Destroy All Comics - Pilgrim Part Tres & Flying Warriors Chapter 1 Book Report
It's been a while since I did a book report, so I figured it was time! Forgive me if this is too obscure for you, but I have kind of a ridiculous obsession with a comic called Flying Warriors. Never heard of it? Well, I don't blame you. Strap in, because this is a complicated story.
In 1985, a small Japanese company named Nihon Game created a video arcade game called North Faction Shaolin: Fist of the Flying Dragon, an early fighting game about kung fu warriors. It was later released in the west under the name Shanghai Kid.
Nihon Game changed their name to Culture Brain and two years later, they released a sequel for the Nintendo Famicom home system called Fist of the Flying Dragon: The Mystery Book, which was localized as Flying Dragon: The Secret Scroll for the Nintendo Entertainment System overseas. This game is similar to the original game, but it alternates fighting game stages with side-scrolling platforming stages with primitive RPG elements.
The Secret Scroll expands on the simple story of kung fu fighters in the original. Aged kenpo master Juan is mortally by evil bad guys intent on stealing magic kung fu instructional scrolls. His student, Ryuhi, travels to the Shorinji Temple where monks take up his training in Shorinji Kempo. Years later, the evil Tusk Soldiers challenge grown-up kempo badass Ryuhi to fight against them in an upcoming tournament. Lots of ass-kicking and scroll-collecting later, it is not a huge surprise when it turns out the Tusk Soldiers were the ones who offed Juan and stole the scrolls.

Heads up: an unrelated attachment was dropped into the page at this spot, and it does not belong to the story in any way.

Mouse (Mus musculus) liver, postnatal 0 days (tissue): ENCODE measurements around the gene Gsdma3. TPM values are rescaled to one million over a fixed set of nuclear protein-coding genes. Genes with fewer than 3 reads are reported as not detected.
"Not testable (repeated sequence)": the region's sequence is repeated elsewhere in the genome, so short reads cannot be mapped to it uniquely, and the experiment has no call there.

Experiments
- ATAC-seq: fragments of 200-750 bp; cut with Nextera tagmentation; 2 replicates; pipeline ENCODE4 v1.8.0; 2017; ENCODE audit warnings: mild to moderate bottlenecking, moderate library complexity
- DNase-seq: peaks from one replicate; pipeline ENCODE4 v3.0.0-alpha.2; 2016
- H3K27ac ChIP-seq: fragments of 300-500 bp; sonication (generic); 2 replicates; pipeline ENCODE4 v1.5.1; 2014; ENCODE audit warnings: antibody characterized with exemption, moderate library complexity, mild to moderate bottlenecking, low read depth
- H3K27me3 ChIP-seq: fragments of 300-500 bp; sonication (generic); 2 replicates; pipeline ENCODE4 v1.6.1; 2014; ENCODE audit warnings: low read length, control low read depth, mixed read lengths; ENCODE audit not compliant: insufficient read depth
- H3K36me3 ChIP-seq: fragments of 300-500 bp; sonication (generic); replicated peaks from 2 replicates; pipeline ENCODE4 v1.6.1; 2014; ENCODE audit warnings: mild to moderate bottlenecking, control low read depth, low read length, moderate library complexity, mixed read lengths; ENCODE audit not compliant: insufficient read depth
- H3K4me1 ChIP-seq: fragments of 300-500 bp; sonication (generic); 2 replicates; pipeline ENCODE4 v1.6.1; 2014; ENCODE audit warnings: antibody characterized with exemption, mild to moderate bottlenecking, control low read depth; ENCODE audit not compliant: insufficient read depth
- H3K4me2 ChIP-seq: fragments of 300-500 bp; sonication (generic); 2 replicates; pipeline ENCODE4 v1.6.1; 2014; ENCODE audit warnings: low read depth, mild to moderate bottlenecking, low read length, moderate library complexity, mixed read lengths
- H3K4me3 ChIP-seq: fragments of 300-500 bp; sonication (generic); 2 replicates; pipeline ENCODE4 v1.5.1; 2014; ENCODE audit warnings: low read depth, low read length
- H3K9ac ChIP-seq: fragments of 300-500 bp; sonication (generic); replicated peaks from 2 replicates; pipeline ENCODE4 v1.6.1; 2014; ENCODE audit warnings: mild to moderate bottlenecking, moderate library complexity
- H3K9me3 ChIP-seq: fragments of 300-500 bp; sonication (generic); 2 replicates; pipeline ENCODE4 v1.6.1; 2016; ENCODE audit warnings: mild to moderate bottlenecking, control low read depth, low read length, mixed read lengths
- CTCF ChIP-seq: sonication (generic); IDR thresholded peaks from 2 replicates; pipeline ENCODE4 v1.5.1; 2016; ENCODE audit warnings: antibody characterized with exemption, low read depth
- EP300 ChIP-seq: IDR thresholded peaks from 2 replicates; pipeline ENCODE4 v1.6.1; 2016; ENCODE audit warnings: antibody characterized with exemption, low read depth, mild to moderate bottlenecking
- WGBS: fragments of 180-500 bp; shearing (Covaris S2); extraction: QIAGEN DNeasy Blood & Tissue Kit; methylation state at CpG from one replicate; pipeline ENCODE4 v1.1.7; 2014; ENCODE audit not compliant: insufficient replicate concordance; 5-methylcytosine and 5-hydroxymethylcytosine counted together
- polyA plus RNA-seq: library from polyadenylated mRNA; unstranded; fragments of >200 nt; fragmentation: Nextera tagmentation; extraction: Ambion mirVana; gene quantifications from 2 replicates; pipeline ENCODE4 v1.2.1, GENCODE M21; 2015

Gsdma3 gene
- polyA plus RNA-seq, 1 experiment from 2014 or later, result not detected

Culture Brain followed this up with two further Famicom sequels, Fist of the Flying Dragon II: Wings of the Dragon and Fist of the Flying Dragon III: The 5 Dragon Warriors. And then they combined them into one game and added some almost superheroic elements for the western market and called it simply Flying Warriors.
From the end of 1990 to November of 1991, ever single issue of American video game magazine GamePro came with a pull-out comic dedicated to Flying Warriors. This was clearly marked as an advertisement on the later issues, so it's pretty clear that Culture Brain paid to have these segments in the magazine.
This first chapter doesn't seem too weird, just setting up the same basic story of master and student that the games gave us, but since the game Flying Warriors was an attempt to westernize the Fist of the Flying Dragon story, instead of guys named Ryuhi we have the hilariously named Rick Stalker and his goofy friends.
I also kind of dig the art. It's very Ryoichi Ikegami (Mai the Psychic Girl, Crying Freeman, Samurai Crusader) on a lazy day. As expected of an advertisement, there's no credits, which makes me a little sad. What is not expected of an advertisement is a hilariously stilted poor quality translation from Japanese to English. The whole thing is a little too weird to fit in with contemporary comic adaptations of video games like what you would see out of Valiant's Super Mario Bros., Nintendo Comics System, and Captain N books. It's also plainly derivative of manga that American audiences would not be familiar with. Honestly, the whole thing is totally weird and that's why I like it so much.
This first chapter is not anywhere near as weird as it would get, but just imagine this is like watching your favorite crappy, badly dubbed kung fu movie at noon on a Sunday except it was made by Japanese people imitating crappy, badly dubbed kung fu movies. Or something.
|Posted 10 April, 2013 - 22:33 by Destroy All Pod...|